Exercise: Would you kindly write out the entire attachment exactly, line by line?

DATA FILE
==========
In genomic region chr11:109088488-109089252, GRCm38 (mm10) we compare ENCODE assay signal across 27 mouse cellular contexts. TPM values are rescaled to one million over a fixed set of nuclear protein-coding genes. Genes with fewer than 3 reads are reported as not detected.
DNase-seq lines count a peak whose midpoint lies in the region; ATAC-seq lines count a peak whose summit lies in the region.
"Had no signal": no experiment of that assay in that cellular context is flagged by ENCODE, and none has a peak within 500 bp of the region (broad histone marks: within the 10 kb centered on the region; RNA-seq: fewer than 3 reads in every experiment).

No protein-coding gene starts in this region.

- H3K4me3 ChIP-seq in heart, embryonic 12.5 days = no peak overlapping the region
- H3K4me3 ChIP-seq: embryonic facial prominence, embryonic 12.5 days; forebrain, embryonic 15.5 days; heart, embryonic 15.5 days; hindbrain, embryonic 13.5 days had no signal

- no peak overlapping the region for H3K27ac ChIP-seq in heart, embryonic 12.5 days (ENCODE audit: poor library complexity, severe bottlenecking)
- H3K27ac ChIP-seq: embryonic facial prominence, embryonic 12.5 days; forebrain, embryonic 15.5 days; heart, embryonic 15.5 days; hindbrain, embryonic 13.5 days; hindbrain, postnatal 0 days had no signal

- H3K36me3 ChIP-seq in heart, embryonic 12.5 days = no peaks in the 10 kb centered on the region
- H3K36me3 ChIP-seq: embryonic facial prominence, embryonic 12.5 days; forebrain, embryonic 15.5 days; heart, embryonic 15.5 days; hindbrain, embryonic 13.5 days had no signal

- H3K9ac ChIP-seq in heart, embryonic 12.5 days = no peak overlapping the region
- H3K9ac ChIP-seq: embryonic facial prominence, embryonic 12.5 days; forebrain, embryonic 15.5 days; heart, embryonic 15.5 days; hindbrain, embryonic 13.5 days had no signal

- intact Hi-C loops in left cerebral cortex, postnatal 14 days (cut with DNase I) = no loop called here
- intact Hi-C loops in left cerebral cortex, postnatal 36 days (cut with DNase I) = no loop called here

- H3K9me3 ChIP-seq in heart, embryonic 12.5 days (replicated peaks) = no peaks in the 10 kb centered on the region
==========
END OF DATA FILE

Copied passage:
In genomic region chr11:109088488-109089252, GRCm38 (mm10) we compare ENCODE assay signal across 27 mouse cellular contexts. TPM values are rescaled to one million over a fixed set of nuclear protein-coding genes. Genes with fewer than 3 reads are reported as not detected.
DNase-seq lines count a peak whose midpoint lies in the region; ATAC-seq lines count a peak whose summit lies in the region.
"Had no signal": no experiment of that assay in that cellular context is flagged by ENCODE, and none has a peak within 500 bp of the region (broad histone marks: within the 10 kb centered on the region; RNA-seq: fewer than 3 reads in every experiment).

No protein-coding gene starts in this region.

- H3K4me3 ChIP-seq in heart, embryonic 12.5 days = no peak overlapping the region
- H3K4me3 ChIP-seq: embryonic facial prominence, embryonic 12.5 days; forebrain, embryonic 15.5 days; heart, embryonic 15.5 days; hindbrain, embryonic 13.5 days had no signal

- no peak overlapping the region for H3K27ac ChIP-seq in heart, embryonic 12.5 days (ENCODE audit: poor library complexity, severe bottlenecking)
- H3K27ac ChIP-seq: embryonic facial prominence, embryonic 12.5 days; forebrain, embryonic 15.5 days; heart, embryonic 15.5 days; hindbrain, embryonic 13.5 days; hindbrain, postnatal 0 days had no signal

- H3K36me3 ChIP-seq in heart, embryonic 12.5 days = no peaks in the 10 kb centered on the region
- H3K36me3 ChIP-seq: embryonic facial prominence, embryonic 12.5 days; forebrain, embryonic 15.5 days; heart, embryonic 15.5 days; hindbrain, embryonic 13.5 days had no signal

- H3K9ac ChIP-seq in heart, embryonic 12.5 days = no peak overlapping the region
- H3K9ac ChIP-seq: embryonic facial prominence, embryonic 12.5 days; forebrain, embryonic 15.5 days; heart, embryonic 15.5 days; hindbrain, embryonic 13.5 days had no signal

- intact Hi-C loops in left cerebral cortex, postnatal 14 days (cut with DNase I) = no loop called here
- intact Hi-C loops in left cerebral cortex, postnatal 36 days (cut with DNase I) = no loop called here

- H3K9me3 ChIP-seq in heart, embryonic 12.5 days (replicated peaks) = no peaks in the 10 kb centered on the region